Twenty years ago, perhaps due to the very “intellectual faddism” that the author laments (5), a book similarly titled would likely be a metaphorical appropriation of the discipline’s popularized method in the manner of Foucault. Yet on page six alone, in the clear and succinct writing style that characterizes the volume, the author reclaims the distinctiveness of archaeology and why it is particularly suited to studying science. “. . .[T]he foundation of any archaeological investigation [is] a concern with people making and using artifacts”: People and things. Despite other currents cross-cutting the field, behavioral archaeology has unwaveringly held to this relationship as a key matter of concern to build generalizations about. Of course, it is a broad definition of archaeology. So broad that such a ‘Renaissance archaeology’ may risk studying everything and no thing.
To the contrary, however, the author’s behavioral approach studies ‘mere’ things and their interactions with other objects, humans and life-fellows in abundant detail. Case studies fill the later two thirds of this volume and amply demonstrate such attention to thingly detail. Consider the specificity of the following definitions on page fifteen: “material properties”, the nonrelational, measurable qualities of a material; “performance characteristics”, the relational competence of an “interactor” (human or nonhuman) among other interactors in real-world activities; or “sensory performance characteristics” as the relational qualities of interactors with respect to the human senses. These have been refined from close observation of people and things.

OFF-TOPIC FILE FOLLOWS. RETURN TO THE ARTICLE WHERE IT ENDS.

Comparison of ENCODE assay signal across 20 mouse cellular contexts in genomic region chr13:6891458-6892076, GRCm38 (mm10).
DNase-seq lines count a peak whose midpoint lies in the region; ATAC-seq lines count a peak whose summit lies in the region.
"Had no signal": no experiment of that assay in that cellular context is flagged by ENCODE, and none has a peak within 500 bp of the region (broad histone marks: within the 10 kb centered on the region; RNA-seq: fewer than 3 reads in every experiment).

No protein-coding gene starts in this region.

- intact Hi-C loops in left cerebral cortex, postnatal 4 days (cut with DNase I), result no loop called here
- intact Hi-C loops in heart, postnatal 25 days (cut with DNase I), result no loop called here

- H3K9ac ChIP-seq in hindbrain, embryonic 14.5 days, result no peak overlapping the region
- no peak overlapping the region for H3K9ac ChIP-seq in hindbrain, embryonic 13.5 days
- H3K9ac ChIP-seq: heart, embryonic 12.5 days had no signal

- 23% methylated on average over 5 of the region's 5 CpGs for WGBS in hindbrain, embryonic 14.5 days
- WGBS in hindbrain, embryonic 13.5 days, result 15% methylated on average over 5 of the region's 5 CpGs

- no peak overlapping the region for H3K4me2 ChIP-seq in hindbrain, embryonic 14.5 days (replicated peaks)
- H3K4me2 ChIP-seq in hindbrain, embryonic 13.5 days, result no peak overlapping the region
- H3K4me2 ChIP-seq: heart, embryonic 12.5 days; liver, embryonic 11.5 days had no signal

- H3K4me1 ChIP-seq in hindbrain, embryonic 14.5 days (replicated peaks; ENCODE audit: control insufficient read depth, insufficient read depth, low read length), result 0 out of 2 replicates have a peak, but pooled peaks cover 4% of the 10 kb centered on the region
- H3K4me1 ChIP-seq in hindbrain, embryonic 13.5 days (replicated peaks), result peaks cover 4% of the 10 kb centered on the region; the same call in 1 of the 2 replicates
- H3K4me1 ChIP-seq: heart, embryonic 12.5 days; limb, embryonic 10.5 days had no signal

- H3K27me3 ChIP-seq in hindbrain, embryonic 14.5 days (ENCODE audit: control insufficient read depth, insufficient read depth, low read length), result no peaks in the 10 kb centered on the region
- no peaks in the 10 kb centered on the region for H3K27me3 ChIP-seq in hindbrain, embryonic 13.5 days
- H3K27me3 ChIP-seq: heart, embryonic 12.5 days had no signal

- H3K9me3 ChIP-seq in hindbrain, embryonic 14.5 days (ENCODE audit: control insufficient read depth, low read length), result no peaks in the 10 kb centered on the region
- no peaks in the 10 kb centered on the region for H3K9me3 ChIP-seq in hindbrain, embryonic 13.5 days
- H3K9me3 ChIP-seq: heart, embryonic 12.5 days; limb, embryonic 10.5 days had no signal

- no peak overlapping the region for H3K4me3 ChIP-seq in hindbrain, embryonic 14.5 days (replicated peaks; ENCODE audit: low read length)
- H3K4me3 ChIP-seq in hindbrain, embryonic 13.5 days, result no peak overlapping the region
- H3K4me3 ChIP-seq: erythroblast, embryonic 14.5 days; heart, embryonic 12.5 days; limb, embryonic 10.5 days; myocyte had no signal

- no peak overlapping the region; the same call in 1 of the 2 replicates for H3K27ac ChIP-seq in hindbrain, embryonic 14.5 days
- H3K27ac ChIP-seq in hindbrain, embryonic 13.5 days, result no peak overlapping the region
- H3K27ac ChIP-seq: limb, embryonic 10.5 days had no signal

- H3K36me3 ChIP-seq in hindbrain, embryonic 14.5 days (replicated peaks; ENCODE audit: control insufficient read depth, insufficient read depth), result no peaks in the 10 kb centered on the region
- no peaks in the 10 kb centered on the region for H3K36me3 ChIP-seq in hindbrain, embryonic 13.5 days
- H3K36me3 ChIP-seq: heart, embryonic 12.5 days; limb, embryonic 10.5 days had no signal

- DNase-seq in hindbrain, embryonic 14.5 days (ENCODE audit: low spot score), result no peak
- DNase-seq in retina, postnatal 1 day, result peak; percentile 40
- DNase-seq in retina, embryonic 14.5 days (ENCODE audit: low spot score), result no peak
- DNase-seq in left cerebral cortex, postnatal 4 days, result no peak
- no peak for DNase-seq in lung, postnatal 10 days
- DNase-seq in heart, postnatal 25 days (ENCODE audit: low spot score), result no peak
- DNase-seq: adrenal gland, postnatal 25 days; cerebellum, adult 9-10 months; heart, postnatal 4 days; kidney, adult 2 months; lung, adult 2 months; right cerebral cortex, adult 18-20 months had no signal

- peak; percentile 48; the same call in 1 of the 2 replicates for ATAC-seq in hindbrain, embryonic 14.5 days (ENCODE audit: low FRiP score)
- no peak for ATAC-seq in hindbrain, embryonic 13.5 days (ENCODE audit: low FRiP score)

Static, essential qualities of objects, the relational, emergent capacities of networks or inter-actants; these terms and modes of description would be at home in recent, self-styled ontological works in archaeology, computer science, design studies, human geography, speculative philosophy, science and technology studies (STS) and other fields. In many ways, behavioral archaeology took the so-called turn to things decades ago, and has been an inspiration for re-membering the ‘discipline of things’ (Olsen et al. 2012); a discipline capable of contributing to the above fields and beyond. A Renaissance man in the best sense of the phrase, the author long ago ventured forth with such archaeological expertise into inter-disciplinary waters, whether with early electrification, the portable radio, or the electric automobile (e.g. Schiffer et al. 2003). Shoring up and consolidating earlier forays into the collective accomplishments wrought by people and things in early modern science and modern science and engineering, this book attempts to systematize and stake out an archaeological approach to science studies by characterizing scientific activity in behavioral terms (187).